People in PR are expected to remember everyone's names, which I think is highly unfair considering the sheer volume of people we meet on a weekly basis as part of our job. Yet we are the a-holes when we blank on someone - come on, surely it's relative? So over the years I've come up with a no-fail trick. If I'm standing with a friend and someone I swear I have NEVER seen before says "Tiff, Hi how are you!" I immediately say "hey SO good to see you! You have to meet my friend Jessie!" as I spin around to grab my phone out of my pocket or bag. The person then instinctively introduces themselves to Jessie, eg "Hi, I'm Tom!" and hearing this, I immediately say "So Tom what have you been up to?" Always ask them questions about themselves as the penny will eventually drop and you'll know who they are. Works every time. And if I ever do this to you, please be kind and play along - it happens to the best of us.

...you know how to mingle
This is a highly underestimated skill, and one that comes from years of party practice. Some people don't know how to do it, and therefore stick with their group of friends all night and meet noone new, or worse, get stuck with a dreadful bore they can't break away from. Learning to mingle will significantly increase your enjoyment of parties and allow you to be in control of who you meet and who you spend time with. PRs do this better than anyone, so watch them and learn! The rule is to never, ever be rude. Know some sure-fire lines that will allow you to politely detach from a person/group and slink away to the next one. If you can, make your exit line entertaining so at least the person you're leaving gets a laugh (not at their own expense). An example: "Please excuse me, I have to rescue that poor girl my friend is hitting on". This one is great because I take alot of male friends to events, so it's usually true.

...you know how to handle your alcohol
Alcohol is a fairly permanent fixture in the life of the PR, so one must learn how to handle it at an early stage. Noone wants to be known as "the drunk publicist" and let me tell you, there are a couple around. I like a drink so have always been in perpetual fear of being described as such, and thus have never allowed it to happen (well, I most certainly hope not!) I always allowed my staff a couple of drinks after their duties at an event were done, and put the fear of God in them that if they ever overdid it they too could become known as *insert ominous tone* the drunk publicist. I'm pleased to report it freaked them out sufficiently.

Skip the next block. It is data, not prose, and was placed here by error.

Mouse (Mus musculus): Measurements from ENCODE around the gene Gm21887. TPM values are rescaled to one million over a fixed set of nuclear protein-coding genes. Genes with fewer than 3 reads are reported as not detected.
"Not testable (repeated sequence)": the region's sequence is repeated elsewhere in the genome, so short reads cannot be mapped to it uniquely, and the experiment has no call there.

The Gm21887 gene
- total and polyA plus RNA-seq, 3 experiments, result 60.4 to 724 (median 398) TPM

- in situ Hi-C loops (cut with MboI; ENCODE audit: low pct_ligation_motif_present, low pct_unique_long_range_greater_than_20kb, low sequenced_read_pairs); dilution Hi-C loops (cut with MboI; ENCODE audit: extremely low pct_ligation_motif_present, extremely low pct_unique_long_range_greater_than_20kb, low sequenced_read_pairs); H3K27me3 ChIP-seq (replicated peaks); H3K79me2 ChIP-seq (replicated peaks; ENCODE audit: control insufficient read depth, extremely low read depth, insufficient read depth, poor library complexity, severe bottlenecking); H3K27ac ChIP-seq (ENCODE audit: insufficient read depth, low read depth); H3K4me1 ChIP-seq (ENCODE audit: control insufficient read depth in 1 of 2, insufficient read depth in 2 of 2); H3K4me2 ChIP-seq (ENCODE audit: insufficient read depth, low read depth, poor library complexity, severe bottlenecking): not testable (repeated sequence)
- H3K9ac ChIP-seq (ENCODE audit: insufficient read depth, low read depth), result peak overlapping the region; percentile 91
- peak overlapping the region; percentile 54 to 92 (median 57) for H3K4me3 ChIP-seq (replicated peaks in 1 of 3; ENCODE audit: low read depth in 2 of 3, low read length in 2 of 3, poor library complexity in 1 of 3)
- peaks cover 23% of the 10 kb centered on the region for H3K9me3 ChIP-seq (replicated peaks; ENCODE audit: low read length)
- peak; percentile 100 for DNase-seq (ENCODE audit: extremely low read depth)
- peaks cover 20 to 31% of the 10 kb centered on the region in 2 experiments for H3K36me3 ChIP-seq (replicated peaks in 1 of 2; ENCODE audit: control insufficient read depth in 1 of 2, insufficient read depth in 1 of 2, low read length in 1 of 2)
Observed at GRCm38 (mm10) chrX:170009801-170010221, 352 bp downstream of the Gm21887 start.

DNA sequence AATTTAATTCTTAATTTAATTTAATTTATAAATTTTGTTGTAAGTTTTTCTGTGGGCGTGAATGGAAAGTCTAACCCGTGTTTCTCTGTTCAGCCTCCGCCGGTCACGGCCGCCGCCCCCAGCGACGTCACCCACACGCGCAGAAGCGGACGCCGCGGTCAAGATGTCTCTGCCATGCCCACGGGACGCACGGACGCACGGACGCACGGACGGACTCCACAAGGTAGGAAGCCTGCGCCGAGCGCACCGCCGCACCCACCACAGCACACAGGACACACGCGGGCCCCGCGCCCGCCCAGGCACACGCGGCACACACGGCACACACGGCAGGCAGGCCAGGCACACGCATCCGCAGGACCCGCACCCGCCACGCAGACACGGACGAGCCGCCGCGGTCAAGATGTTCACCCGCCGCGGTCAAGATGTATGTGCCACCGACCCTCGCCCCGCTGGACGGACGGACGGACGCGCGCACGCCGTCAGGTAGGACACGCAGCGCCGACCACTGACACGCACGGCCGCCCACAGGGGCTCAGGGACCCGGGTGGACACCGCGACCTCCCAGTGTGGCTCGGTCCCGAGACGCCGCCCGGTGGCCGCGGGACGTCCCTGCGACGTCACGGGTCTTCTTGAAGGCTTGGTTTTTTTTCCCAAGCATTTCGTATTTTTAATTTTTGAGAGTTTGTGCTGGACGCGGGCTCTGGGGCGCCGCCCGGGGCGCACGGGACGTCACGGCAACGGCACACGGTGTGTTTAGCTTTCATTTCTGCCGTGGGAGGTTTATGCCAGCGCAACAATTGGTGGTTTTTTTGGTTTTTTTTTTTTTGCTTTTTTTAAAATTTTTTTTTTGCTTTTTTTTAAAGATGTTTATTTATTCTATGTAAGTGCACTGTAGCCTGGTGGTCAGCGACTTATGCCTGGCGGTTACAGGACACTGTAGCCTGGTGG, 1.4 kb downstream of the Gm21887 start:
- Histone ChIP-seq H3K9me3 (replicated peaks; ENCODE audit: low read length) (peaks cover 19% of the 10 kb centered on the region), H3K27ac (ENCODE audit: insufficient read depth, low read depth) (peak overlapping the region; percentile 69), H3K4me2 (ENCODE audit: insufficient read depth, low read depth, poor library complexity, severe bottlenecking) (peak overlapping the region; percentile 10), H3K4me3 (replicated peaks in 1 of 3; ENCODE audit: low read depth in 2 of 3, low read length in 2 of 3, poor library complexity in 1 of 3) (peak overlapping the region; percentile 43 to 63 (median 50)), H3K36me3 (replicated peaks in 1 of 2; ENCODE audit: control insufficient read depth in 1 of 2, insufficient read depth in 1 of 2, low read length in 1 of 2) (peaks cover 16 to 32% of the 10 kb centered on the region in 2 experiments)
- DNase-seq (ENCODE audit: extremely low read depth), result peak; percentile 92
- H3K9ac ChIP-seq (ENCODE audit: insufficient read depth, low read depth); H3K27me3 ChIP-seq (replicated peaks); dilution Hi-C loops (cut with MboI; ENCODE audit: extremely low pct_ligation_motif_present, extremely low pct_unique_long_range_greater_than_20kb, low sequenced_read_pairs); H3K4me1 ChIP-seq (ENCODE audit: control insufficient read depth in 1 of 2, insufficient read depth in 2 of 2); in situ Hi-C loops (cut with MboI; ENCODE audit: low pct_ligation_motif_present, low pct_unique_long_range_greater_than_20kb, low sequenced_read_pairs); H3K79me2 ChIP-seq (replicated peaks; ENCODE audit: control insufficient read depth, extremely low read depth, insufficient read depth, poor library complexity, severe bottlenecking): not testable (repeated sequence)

...everything can be made into a canape
I often say that the humble canape is why I pursued a career in events, and jokes aside it's not far from the truth. It's a delectable mouthful requiring no commitment, it often resembles a work of art, and it can make or break a party. As a result, my culinary pursuits tend to centre around them. When I was backpacking through Europe my sister & I camped in Greece for a month and dazzled our tent-neighbours with our creations each evening. Everything became a canape: thin rounds of bread with cheese laid out platter-style, topped with slivers of capsicum (one red, one yellow and one green sliver artfully placed of course), assorted homemade dips, and for dessert: discs of banana topped with a dollop of Nutella. Pretty soon everyone ditched their usual camp fare and partied on at ours... only if they were on the guest list, naturally. (See previous blog: How To Get On The Guest List).

...you are always looking for a story
Do you walk into any bar/cafe/airplane looking for a famous face? A celebrity couple? A hint of scandal? As one PR friend said: "I can't even enjoy a meal without scouring round the restaurant for a famous face in case I need to call Syd Con." When you have the papers on speed dial and the gossip journos are in your wedding party you know you're a PR to the very core.

Or as Sara Bray succinctly put it, you know you're in PR when someone says "you should work in PR!"
...and of course, you already do.